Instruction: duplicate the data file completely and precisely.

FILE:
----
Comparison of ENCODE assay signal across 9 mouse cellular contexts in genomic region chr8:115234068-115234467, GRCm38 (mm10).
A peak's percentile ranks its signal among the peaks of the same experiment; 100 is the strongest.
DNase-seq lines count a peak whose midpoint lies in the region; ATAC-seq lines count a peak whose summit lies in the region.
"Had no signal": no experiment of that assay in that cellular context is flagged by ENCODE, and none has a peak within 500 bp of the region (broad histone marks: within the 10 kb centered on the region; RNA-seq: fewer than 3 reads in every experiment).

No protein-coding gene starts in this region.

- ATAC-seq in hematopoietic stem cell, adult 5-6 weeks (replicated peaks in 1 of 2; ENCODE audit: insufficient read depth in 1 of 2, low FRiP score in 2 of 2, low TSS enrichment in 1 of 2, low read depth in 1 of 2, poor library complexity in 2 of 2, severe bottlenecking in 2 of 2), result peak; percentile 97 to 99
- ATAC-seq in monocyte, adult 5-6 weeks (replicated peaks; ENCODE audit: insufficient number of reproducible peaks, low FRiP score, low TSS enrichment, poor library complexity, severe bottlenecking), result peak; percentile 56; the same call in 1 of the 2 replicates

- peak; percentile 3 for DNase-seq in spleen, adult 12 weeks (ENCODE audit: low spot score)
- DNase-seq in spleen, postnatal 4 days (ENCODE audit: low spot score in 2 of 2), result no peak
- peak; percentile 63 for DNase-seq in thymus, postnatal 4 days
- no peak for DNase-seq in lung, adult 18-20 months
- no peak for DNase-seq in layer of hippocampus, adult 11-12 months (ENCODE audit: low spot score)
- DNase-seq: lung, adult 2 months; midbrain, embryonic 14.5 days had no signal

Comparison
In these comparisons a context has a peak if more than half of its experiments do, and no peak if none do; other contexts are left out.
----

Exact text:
Comparison of ENCODE assay signal across 9 mouse cellular contexts in genomic region chr8:115234068-115234467, GRCm38 (mm10).
A peak's percentile ranks its signal among the peaks of the same experiment; 100 is the strongest.
DNase-seq lines count a peak whose midpoint lies in the region; ATAC-seq lines count a peak whose summit lies in the region.
"Had no signal": no experiment of that assay in that cellular context is flagged by ENCODE, and none has a peak within 500 bp of the region (broad histone marks: within the 10 kb centered on the region; RNA-seq: fewer than 3 reads in every experiment).

No protein-coding gene starts in this region.

- ATAC-seq in hematopoietic stem cell, adult 5-6 weeks (replicated peaks in 1 of 2; ENCODE audit: insufficient read depth in 1 of 2, low FRiP score in 2 of 2, low TSS enrichment in 1 of 2, low read depth in 1 of 2, poor library complexity in 2 of 2, severe bottlenecking in 2 of 2), result peak; percentile 97 to 99
- ATAC-seq in monocyte, adult 5-6 weeks (replicated peaks; ENCODE audit: insufficient number of reproducible peaks, low FRiP score, low TSS enrichment, poor library complexity, severe bottlenecking), result peak; percentile 56; the same call in 1 of the 2 replicates

- peak; percentile 3 for DNase-seq in spleen, adult 12 weeks (ENCODE audit: low spot score)
- DNase-seq in spleen, postnatal 4 days (ENCODE audit: low spot score in 2 of 2), result no peak
- peak; percentile 63 for DNase-seq in thymus, postnatal 4 days
- no peak for DNase-seq in lung, adult 18-20 months
- no peak for DNase-seq in layer of hippocampus, adult 11-12 months (ENCODE audit: low spot score)
- DNase-seq: lung, adult 2 months; midbrain, embryonic 14.5 days had no signal

Comparison
In these comparisons a context has a peak if more than half of its experiments do, and no peak if none do; other contexts are left out.